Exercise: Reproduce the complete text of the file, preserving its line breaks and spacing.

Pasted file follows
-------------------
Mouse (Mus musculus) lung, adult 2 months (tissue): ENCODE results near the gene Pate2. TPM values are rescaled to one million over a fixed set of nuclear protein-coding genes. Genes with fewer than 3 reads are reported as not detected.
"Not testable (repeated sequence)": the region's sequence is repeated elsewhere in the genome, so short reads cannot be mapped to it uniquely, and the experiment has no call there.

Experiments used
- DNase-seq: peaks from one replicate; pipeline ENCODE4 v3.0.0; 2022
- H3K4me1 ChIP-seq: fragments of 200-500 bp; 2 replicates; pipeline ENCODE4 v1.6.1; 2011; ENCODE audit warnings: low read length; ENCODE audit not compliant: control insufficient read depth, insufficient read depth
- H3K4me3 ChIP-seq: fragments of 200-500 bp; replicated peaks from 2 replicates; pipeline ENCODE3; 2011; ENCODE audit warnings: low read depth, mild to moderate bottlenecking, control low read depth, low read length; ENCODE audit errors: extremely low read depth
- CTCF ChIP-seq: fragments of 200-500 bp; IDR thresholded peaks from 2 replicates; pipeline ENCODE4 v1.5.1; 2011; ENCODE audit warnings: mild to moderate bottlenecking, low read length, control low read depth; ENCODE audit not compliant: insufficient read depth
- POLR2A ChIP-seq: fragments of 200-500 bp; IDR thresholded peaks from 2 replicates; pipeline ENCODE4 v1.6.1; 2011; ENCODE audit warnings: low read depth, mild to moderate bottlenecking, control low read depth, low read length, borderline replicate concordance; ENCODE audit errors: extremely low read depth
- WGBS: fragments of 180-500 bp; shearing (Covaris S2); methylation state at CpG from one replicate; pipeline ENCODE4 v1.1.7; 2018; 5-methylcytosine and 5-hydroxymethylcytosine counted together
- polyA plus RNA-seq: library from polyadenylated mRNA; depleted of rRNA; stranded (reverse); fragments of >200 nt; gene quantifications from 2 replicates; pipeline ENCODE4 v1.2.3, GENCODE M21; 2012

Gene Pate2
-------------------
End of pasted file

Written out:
Mouse (Mus musculus) lung, adult 2 months (tissue): ENCODE results near the gene Pate2. TPM values are rescaled to one million over a fixed set of nuclear protein-coding genes. Genes with fewer than 3 reads are reported as not detected.
"Not testable (repeated sequence)": the region's sequence is repeated elsewhere in the genome, so short reads cannot be mapped to it uniquely, and the experiment has no call there.

Experiments used
- DNase-seq: peaks from one replicate; pipeline ENCODE4 v3.0.0; 2022
- H3K4me1 ChIP-seq: fragments of 200-500 bp; 2 replicates; pipeline ENCODE4 v1.6.1; 2011; ENCODE audit warnings: low read length; ENCODE audit not compliant: control insufficient read depth, insufficient read depth
- H3K4me3 ChIP-seq: fragments of 200-500 bp; replicated peaks from 2 replicates; pipeline ENCODE3; 2011; ENCODE audit warnings: low read depth, mild to moderate bottlenecking, control low read depth, low read length; ENCODE audit errors: extremely low read depth
- CTCF ChIP-seq: fragments of 200-500 bp; IDR thresholded peaks from 2 replicates; pipeline ENCODE4 v1.5.1; 2011; ENCODE audit warnings: mild to moderate bottlenecking, low read length, control low read depth; ENCODE audit not compliant: insufficient read depth
- POLR2A ChIP-seq: fragments of 200-500 bp; IDR thresholded peaks from 2 replicates; pipeline ENCODE4 v1.6.1; 2011; ENCODE audit warnings: low read depth, mild to moderate bottlenecking, control low read depth, low read length, borderline replicate concordance; ENCODE audit errors: extremely low read depth
- WGBS: fragments of 180-500 bp; shearing (Covaris S2); methylation state at CpG from one replicate; pipeline ENCODE4 v1.1.7; 2018; 5-methylcytosine and 5-hydroxymethylcytosine counted together
- polyA plus RNA-seq: library from polyadenylated mRNA; depleted of rRNA; stranded (reverse); fragments of >200 nt; gene quantifications from 2 replicates; pipeline ENCODE4 v1.2.3, GENCODE M21; 2012

Gene Pate2